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Is This New Hospital-Acquired Infection a Threat to US Hospitals?

Posted By Regan Zambri Long, PLLC || 15-May-2017

The Centers for Disease Control and Prevention (CDC) is alarmed over the spread of a treatment-resistant fungal infection in American hospitals. According to the CDC, more than 60 U.S. patients have been sickened by Candida auris (C. auris), a drug-resistant fungus. There are reports of this hospital-acquired-infection in New York, New Jersey, Maryland, Indiana, Massachusetts and Illinois.

C. auris has health officials alarmed for several reasons, such as:

  • It can spread easily: C. auris spreads easily between patients because it can survive on skin, clothing and hospital surfaces for months. Patients may be infected by coming into contact with contaminated bed railings, chairs or other hospital equipment.
  • It is tough to diagnose: Last year, the CDC warned hospitals that C. auris is difficult to identify with standard laboratory methods. Patients infected with the fungus may be at higher risk of being misdiagnosed and given ineffective treatments.
  • It is resistant to antifungals: Some strains of C. auris are resistant to all three classes of antifungal medications. Unlike other yeast infections, C. auris is more difficult to treat. CDC statistics show 60 percent of infected patients have died.

Many patients infected with C. auris had been hospitalized for several weeks. The CDC claims patients with diabetes and recent surgeries are at an increased risk of infection. Patients recently treated with central venous catheters, antibiotics and antifungals are also at risk.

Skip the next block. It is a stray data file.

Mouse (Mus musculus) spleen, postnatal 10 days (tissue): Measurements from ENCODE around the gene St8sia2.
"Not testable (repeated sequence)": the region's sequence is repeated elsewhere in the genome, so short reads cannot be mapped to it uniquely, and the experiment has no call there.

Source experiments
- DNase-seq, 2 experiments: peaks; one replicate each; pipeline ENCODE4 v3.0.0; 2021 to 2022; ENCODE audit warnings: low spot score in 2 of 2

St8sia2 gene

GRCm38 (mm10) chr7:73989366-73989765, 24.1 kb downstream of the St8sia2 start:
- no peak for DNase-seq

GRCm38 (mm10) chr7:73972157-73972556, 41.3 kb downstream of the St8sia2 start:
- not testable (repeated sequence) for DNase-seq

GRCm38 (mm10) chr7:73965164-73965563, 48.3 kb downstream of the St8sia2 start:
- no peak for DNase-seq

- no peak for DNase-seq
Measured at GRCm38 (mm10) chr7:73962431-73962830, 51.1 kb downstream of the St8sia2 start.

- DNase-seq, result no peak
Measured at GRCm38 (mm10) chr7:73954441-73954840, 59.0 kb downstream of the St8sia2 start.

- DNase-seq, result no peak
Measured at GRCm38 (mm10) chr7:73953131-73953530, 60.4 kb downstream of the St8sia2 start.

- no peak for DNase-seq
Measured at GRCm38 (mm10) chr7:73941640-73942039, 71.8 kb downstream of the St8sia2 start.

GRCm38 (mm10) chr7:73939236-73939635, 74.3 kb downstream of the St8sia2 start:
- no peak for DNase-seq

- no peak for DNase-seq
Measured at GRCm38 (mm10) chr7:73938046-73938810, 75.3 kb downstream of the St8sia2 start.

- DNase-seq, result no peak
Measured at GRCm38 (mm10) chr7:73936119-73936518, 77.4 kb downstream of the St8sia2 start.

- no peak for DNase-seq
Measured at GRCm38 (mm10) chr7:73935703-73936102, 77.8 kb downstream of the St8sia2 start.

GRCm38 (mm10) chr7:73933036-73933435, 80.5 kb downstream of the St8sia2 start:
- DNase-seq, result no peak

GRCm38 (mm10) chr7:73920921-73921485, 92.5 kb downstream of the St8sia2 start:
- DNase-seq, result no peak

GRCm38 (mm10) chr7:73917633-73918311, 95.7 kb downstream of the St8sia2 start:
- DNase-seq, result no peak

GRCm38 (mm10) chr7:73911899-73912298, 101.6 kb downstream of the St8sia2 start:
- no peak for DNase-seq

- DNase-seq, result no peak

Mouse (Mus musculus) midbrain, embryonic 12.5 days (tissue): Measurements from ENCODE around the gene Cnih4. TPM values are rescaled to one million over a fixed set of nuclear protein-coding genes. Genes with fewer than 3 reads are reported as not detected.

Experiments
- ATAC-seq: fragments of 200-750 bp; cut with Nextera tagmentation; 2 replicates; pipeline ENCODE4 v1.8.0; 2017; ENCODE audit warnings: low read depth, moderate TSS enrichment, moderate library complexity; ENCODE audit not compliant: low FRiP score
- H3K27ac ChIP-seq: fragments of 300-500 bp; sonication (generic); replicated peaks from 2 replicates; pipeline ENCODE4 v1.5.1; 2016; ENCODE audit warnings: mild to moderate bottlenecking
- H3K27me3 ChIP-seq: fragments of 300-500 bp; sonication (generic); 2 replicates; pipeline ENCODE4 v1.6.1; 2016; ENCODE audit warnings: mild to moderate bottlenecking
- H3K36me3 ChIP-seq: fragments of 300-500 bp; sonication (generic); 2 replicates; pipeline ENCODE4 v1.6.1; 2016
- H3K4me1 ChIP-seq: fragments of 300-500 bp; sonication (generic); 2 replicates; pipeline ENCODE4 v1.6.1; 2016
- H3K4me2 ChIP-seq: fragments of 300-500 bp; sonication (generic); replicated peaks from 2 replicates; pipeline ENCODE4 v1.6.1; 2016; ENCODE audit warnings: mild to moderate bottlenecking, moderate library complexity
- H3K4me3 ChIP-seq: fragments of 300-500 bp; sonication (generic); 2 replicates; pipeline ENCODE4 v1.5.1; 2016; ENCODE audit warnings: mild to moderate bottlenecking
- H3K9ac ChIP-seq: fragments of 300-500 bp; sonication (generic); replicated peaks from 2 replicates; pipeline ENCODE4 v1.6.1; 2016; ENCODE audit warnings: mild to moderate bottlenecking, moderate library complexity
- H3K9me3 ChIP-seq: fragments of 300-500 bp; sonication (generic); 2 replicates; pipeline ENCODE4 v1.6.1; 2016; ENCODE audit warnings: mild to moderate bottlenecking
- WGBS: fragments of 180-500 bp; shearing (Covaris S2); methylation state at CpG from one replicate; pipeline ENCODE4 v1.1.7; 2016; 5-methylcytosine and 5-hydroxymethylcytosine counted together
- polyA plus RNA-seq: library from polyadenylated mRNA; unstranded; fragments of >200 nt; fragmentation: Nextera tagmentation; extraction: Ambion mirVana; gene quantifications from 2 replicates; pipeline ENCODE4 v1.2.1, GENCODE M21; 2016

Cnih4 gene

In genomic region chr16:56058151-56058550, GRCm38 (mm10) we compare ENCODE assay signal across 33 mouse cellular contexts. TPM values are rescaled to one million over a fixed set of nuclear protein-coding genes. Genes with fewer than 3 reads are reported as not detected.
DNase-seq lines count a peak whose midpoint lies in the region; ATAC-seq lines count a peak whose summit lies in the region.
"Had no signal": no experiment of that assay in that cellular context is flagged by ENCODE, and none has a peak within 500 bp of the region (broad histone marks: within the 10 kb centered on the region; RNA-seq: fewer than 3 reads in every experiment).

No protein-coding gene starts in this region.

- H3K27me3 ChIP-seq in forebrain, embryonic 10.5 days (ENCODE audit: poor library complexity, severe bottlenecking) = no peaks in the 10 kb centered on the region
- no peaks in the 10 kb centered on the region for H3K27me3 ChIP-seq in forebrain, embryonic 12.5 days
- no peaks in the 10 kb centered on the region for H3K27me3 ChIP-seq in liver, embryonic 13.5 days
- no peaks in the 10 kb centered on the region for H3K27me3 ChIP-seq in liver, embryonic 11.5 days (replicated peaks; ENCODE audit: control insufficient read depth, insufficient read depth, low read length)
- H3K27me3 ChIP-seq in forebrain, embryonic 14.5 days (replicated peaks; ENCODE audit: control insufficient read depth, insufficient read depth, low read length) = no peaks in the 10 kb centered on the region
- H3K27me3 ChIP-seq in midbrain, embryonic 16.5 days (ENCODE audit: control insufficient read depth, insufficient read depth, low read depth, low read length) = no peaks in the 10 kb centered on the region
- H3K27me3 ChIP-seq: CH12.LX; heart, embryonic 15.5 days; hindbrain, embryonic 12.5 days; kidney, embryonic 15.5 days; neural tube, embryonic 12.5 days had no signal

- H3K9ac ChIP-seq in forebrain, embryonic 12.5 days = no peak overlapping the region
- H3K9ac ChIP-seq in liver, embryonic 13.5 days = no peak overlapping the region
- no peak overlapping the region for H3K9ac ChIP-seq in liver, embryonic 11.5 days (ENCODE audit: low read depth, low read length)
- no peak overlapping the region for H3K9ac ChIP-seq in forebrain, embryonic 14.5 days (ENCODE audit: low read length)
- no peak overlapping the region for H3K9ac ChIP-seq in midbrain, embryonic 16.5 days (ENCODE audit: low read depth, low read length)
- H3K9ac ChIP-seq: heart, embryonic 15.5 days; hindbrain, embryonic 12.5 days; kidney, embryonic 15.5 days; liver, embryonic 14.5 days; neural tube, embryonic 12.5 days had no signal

Why Are Superbugs a Major Threat to Patient Safety?

C. auris is one of several treatment resistant infections harming patients in American hospitals. However, C. auris is different in that it is fungus and not a bacterium. CDC statistics show antibiotic-resistant bacteria kill more than 23,000 hospital patients each year. Sanitation must remain a top priority for hospitals. Superbugs can linger on hospital surfaces, such as clothing or railing. They can remain dormant within the crevices of medical devices, such as duodenoscopes. Doctors can also transfer superbug infections to patients.

Delaying treatments for hospital-acquired infections or failing to follow basic disinfection protocols may constitute medical malpractice when patients are harmed. Patients or their family members may be able to file lawsuits against hospitals for neglecting these important duties.

The Washington DC medical malpractice attorneys at Regan Zambri Long, PLLC can discuss possible legal options with patients or their family members.

Categories: Medical Malpractice
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